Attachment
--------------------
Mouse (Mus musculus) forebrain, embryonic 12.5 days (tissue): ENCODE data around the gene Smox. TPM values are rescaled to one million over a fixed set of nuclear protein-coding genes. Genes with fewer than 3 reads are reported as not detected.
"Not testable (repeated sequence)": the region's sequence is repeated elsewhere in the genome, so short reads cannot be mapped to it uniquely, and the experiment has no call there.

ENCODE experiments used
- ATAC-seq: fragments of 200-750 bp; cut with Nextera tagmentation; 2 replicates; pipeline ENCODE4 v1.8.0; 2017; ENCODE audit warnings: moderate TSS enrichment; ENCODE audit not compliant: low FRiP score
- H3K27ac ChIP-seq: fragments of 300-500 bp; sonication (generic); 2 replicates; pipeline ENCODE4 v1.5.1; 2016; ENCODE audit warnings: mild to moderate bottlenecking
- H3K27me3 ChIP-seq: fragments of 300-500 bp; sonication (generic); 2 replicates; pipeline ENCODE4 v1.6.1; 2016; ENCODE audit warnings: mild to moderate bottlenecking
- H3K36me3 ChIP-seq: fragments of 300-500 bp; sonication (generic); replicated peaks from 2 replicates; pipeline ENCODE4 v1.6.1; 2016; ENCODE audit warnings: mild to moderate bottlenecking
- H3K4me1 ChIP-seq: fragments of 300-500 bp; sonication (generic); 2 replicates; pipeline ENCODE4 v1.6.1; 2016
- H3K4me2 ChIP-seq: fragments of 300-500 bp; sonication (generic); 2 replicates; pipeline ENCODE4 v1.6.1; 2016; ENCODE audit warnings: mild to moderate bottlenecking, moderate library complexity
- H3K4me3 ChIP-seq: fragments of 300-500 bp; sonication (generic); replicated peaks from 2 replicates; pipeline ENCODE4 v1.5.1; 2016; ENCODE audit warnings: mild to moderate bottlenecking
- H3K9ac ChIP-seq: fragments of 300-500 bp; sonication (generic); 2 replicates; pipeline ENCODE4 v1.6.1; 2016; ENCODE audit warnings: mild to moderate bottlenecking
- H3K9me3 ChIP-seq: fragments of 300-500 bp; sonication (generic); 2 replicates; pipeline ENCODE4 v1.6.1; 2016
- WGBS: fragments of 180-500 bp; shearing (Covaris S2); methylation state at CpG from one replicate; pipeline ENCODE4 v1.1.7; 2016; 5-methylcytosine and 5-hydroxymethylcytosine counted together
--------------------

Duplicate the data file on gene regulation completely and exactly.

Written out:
Mouse (Mus musculus) forebrain, embryonic 12.5 days (tissue): ENCODE data around the gene Smox. TPM values are rescaled to one million over a fixed set of nuclear protein-coding genes. Genes with fewer than 3 reads are reported as not detected.
"Not testable (repeated sequence)": the region's sequence is repeated elsewhere in the genome, so short reads cannot be mapped to it uniquely, and the experiment has no call there.

ENCODE experiments used
- ATAC-seq: fragments of 200-750 bp; cut with Nextera tagmentation; 2 replicates; pipeline ENCODE4 v1.8.0; 2017; ENCODE audit warnings: moderate TSS enrichment; ENCODE audit not compliant: low FRiP score
- H3K27ac ChIP-seq: fragments of 300-500 bp; sonication (generic); 2 replicates; pipeline ENCODE4 v1.5.1; 2016; ENCODE audit warnings: mild to moderate bottlenecking
- H3K27me3 ChIP-seq: fragments of 300-500 bp; sonication (generic); 2 replicates; pipeline ENCODE4 v1.6.1; 2016; ENCODE audit warnings: mild to moderate bottlenecking
- H3K36me3 ChIP-seq: fragments of 300-500 bp; sonication (generic); replicated peaks from 2 replicates; pipeline ENCODE4 v1.6.1; 2016; ENCODE audit warnings: mild to moderate bottlenecking
- H3K4me1 ChIP-seq: fragments of 300-500 bp; sonication (generic); 2 replicates; pipeline ENCODE4 v1.6.1; 2016
- H3K4me2 ChIP-seq: fragments of 300-500 bp; sonication (generic); 2 replicates; pipeline ENCODE4 v1.6.1; 2016; ENCODE audit warnings: mild to moderate bottlenecking, moderate library complexity
- H3K4me3 ChIP-seq: fragments of 300-500 bp; sonication (generic); replicated peaks from 2 replicates; pipeline ENCODE4 v1.5.1; 2016; ENCODE audit warnings: mild to moderate bottlenecking
- H3K9ac ChIP-seq: fragments of 300-500 bp; sonication (generic); 2 replicates; pipeline ENCODE4 v1.6.1; 2016; ENCODE audit warnings: mild to moderate bottlenecking
- H3K9me3 ChIP-seq: fragments of 300-500 bp; sonication (generic); 2 replicates; pipeline ENCODE4 v1.6.1; 2016
- WGBS: fragments of 180-500 bp; shearing (Covaris S2); methylation state at CpG from one replicate; pipeline ENCODE4 v1.1.7; 2016; 5-methylcytosine and 5-hydroxymethylcytosine counted together